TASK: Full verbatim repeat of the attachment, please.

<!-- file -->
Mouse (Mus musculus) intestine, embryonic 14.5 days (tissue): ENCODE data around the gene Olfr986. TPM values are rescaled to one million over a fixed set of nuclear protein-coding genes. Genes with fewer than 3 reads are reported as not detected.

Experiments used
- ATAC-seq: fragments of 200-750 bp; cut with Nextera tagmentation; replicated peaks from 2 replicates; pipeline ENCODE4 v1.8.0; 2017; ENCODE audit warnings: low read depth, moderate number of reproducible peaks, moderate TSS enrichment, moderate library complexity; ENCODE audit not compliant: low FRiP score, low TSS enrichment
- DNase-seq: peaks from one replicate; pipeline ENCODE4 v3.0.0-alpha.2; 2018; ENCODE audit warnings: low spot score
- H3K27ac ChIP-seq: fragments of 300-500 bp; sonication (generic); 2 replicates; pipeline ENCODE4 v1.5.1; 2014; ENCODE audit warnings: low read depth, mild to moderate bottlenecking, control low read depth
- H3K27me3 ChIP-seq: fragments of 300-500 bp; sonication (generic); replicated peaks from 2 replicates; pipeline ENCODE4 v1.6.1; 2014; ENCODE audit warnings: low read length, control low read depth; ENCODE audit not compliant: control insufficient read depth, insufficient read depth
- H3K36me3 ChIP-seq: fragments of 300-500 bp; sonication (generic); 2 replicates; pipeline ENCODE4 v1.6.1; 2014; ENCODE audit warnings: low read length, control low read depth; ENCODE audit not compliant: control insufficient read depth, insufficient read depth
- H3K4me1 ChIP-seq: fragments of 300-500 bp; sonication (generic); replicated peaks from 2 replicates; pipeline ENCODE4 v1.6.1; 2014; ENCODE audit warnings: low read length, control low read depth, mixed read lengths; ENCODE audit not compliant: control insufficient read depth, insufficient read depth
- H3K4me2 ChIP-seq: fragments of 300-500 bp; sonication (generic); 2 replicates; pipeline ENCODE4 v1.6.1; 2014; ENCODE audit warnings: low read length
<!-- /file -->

Mouse (Mus musculus) intestine, embryonic 14.5 days (tissue): ENCODE data around the gene Olfr986. TPM values are rescaled to one million over a fixed set of nuclear protein-coding genes. Genes with fewer than 3 reads are reported as not detected.

Experiments used
- ATAC-seq: fragments of 200-750 bp; cut with Nextera tagmentation; replicated peaks from 2 replicates; pipeline ENCODE4 v1.8.0; 2017; ENCODE audit warnings: low read depth, moderate number of reproducible peaks, moderate TSS enrichment, moderate library complexity; ENCODE audit not compliant: low FRiP score, low TSS enrichment
- DNase-seq: peaks from one replicate; pipeline ENCODE4 v3.0.0-alpha.2; 2018; ENCODE audit warnings: low spot score
- H3K27ac ChIP-seq: fragments of 300-500 bp; sonication (generic); 2 replicates; pipeline ENCODE4 v1.5.1; 2014; ENCODE audit warnings: low read depth, mild to moderate bottlenecking, control low read depth
- H3K27me3 ChIP-seq: fragments of 300-500 bp; sonication (generic); replicated peaks from 2 replicates; pipeline ENCODE4 v1.6.1; 2014; ENCODE audit warnings: low read length, control low read depth; ENCODE audit not compliant: control insufficient read depth, insufficient read depth
- H3K36me3 ChIP-seq: fragments of 300-500 bp; sonication (generic); 2 replicates; pipeline ENCODE4 v1.6.1; 2014; ENCODE audit warnings: low read length, control low read depth; ENCODE audit not compliant: control insufficient read depth, insufficient read depth
- H3K4me1 ChIP-seq: fragments of 300-500 bp; sonication (generic); replicated peaks from 2 replicates; pipeline ENCODE4 v1.6.1; 2014; ENCODE audit warnings: low read length, control low read depth, mixed read lengths; ENCODE audit not compliant: control insufficient read depth, insufficient read depth
- H3K4me2 ChIP-seq: fragments of 300-500 bp; sonication (generic); 2 replicates; pipeline ENCODE4 v1.6.1; 2014; ENCODE audit warnings: low read length